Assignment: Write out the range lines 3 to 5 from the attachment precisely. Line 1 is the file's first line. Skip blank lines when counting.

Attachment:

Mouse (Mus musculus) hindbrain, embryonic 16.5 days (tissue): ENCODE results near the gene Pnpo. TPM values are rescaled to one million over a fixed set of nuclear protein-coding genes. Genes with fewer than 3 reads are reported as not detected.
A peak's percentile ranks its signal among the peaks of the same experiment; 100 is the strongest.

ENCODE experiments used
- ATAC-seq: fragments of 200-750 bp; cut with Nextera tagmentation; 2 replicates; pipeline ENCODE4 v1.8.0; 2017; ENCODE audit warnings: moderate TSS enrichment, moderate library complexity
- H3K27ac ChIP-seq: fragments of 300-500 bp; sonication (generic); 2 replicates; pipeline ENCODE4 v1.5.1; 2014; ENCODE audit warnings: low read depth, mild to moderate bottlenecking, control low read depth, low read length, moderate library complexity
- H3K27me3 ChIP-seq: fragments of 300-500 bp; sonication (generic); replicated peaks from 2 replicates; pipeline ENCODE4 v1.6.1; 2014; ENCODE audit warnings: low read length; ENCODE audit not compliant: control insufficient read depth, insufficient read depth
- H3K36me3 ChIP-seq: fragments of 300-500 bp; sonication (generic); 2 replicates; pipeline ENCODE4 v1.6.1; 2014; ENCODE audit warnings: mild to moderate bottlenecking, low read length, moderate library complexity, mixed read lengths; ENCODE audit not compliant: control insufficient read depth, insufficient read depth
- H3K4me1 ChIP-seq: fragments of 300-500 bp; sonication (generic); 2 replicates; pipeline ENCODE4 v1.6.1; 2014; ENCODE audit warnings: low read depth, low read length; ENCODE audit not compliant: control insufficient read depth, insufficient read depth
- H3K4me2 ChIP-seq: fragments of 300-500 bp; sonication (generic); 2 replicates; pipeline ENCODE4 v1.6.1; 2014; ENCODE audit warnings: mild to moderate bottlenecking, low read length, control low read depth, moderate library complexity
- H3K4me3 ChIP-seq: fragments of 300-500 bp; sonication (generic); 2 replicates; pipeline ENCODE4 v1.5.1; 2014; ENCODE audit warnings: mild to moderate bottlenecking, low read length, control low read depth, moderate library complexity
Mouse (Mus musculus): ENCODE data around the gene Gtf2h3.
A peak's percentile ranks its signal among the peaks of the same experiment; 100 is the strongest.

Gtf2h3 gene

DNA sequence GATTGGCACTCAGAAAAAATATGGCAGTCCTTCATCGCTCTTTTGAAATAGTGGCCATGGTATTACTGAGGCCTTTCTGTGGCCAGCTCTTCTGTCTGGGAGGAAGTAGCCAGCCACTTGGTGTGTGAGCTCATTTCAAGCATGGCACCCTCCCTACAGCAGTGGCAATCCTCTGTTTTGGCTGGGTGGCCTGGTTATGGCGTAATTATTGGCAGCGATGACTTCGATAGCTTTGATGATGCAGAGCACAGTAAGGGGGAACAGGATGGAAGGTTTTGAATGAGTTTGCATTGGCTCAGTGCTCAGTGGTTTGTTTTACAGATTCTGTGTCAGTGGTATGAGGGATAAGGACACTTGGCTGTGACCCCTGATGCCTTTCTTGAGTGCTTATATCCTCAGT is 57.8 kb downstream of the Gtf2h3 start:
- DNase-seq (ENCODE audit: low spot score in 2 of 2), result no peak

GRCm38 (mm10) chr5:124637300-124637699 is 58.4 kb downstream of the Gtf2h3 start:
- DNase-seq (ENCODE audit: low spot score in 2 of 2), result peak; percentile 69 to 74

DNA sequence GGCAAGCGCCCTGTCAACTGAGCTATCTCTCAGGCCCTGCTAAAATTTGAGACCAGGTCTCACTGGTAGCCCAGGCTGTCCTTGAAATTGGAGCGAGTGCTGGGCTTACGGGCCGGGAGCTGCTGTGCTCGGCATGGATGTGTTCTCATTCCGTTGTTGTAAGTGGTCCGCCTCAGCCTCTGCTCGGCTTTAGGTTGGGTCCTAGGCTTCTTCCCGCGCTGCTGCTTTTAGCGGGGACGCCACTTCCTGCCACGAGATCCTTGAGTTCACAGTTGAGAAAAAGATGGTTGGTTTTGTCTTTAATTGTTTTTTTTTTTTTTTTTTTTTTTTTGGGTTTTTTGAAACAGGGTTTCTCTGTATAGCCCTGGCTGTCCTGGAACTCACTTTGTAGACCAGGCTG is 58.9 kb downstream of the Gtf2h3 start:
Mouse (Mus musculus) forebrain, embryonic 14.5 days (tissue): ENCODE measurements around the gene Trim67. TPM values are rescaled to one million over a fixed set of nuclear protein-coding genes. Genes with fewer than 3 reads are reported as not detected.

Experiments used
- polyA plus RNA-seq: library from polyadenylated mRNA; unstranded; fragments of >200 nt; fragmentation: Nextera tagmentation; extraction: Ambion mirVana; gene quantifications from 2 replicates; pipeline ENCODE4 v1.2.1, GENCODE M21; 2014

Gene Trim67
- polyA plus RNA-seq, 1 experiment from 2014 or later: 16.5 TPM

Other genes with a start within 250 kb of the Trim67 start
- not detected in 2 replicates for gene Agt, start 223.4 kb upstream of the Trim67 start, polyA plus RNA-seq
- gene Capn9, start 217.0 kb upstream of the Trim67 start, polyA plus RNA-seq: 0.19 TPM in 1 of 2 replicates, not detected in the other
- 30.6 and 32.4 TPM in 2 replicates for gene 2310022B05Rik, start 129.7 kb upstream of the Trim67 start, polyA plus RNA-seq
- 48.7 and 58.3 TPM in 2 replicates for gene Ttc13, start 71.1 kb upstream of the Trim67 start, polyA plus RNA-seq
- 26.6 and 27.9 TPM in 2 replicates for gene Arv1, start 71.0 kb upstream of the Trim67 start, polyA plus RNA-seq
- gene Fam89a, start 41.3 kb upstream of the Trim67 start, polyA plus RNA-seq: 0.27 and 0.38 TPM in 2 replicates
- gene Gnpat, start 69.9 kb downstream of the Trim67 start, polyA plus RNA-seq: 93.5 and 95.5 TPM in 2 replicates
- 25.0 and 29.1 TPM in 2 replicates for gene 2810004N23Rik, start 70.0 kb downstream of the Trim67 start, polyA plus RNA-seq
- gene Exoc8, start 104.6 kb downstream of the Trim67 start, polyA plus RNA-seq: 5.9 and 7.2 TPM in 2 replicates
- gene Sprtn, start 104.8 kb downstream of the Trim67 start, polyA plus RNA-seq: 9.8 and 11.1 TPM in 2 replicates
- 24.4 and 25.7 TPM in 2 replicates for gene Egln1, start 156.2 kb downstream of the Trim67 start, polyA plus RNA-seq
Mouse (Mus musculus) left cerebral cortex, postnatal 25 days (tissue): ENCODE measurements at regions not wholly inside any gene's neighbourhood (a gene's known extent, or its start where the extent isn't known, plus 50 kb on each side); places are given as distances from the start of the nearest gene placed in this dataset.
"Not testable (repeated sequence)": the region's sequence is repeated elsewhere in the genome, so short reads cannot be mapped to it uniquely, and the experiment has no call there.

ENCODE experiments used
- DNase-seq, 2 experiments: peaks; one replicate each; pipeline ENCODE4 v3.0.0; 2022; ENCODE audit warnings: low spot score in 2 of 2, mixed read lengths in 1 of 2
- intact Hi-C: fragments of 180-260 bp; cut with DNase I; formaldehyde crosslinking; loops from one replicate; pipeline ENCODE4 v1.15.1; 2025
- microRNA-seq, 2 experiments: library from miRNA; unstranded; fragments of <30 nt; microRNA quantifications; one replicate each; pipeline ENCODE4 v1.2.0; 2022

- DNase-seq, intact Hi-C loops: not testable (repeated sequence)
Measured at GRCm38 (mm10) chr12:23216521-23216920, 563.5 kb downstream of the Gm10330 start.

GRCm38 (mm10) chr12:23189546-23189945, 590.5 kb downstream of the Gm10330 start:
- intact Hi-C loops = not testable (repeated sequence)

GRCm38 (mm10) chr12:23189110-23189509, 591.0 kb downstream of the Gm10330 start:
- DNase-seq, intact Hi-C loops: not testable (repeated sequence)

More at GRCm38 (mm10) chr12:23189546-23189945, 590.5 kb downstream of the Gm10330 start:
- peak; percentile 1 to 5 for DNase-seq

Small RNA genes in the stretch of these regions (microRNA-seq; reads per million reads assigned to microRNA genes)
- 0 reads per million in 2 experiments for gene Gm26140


ENCODE experiments used
- ATAC-seq: fragments of 200-750 bp; cut with Nextera tagmentation; 2 replicates; pipeline ENCODE4 v1.8.0; 2017; ENCODE audit warnings: moderate TSS enrichment, moderate library complexity
- H3K27ac ChIP-seq: fragments of 300-500 bp; sonication (generic); 2 replicates; pipeline ENCODE4 v1.5.1; 2014; ENCODE audit warnings: low read depth, mild to moderate bottlenecking, control low read depth, low read length, moderate library complexity